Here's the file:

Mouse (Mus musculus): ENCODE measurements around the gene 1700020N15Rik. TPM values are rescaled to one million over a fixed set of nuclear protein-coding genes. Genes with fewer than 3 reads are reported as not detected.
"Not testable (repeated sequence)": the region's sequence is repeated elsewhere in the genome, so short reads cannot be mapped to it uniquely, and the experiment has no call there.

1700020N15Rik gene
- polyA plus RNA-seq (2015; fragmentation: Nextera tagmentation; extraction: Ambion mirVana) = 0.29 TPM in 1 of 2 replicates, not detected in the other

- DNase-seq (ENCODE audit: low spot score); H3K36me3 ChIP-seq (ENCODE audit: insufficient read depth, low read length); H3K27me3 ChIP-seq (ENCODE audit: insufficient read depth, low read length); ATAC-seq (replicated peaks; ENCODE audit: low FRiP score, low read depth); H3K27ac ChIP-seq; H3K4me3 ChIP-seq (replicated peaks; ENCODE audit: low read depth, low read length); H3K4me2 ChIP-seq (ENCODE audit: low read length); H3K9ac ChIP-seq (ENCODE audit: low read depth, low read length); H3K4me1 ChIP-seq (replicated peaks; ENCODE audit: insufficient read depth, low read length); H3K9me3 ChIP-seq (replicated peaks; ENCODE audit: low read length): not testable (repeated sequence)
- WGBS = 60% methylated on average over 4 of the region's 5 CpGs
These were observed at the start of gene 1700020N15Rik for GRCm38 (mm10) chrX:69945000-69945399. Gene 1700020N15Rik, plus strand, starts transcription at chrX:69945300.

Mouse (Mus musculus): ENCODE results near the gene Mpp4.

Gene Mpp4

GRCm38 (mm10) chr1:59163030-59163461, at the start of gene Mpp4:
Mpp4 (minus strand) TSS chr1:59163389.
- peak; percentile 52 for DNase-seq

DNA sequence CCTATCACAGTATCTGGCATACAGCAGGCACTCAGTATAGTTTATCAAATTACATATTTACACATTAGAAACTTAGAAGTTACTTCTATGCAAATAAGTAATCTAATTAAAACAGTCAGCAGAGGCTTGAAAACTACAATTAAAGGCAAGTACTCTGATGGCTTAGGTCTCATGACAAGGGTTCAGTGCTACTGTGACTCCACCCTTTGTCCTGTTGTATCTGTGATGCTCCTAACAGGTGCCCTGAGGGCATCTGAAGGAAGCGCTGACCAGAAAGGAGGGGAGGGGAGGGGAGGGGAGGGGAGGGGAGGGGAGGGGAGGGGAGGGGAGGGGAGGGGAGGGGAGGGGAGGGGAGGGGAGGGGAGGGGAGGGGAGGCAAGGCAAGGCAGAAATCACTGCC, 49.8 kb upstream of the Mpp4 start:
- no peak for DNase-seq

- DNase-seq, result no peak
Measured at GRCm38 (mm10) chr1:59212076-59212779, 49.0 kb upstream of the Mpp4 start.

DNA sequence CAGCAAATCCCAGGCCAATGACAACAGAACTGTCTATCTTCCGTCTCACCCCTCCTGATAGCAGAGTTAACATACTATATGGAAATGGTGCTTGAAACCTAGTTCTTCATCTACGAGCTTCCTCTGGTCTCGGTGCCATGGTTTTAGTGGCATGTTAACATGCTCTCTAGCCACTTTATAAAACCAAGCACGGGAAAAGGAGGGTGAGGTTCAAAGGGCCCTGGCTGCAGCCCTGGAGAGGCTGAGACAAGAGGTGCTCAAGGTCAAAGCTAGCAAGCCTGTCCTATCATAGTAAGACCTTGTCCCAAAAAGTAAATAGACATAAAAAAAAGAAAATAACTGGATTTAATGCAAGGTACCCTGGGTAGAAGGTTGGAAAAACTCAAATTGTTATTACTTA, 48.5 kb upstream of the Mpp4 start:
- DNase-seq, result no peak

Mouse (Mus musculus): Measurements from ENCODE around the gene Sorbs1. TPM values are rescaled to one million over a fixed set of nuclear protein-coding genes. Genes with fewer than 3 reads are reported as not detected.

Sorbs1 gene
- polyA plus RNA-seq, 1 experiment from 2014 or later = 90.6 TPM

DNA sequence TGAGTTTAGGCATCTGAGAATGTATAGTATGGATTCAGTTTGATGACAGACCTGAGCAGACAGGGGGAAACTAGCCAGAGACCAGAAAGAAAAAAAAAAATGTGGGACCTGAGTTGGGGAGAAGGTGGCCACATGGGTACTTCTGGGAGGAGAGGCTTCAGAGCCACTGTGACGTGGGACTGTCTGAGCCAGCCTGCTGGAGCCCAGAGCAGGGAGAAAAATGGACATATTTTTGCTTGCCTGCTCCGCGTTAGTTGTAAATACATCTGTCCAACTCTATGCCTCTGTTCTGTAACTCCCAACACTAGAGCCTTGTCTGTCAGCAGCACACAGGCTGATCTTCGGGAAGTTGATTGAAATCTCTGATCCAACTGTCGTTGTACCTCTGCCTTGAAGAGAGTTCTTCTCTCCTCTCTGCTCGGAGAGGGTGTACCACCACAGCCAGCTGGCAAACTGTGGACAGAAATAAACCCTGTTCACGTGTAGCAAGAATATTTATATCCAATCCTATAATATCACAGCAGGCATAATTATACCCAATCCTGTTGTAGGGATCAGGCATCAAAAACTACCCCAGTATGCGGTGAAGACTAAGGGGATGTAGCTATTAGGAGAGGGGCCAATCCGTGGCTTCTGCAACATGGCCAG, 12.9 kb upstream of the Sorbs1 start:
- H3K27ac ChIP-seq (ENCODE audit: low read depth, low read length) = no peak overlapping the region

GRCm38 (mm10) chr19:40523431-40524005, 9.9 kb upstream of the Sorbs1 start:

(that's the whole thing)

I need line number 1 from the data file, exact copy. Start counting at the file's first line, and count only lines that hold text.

Mouse (Mus musculus): ENCODE measurements around the gene 1700020N15Rik. TPM values are rescaled to one million over a fixed set of nuclear protein-coding genes. Genes with fewer than 3 reads are reported as not detected.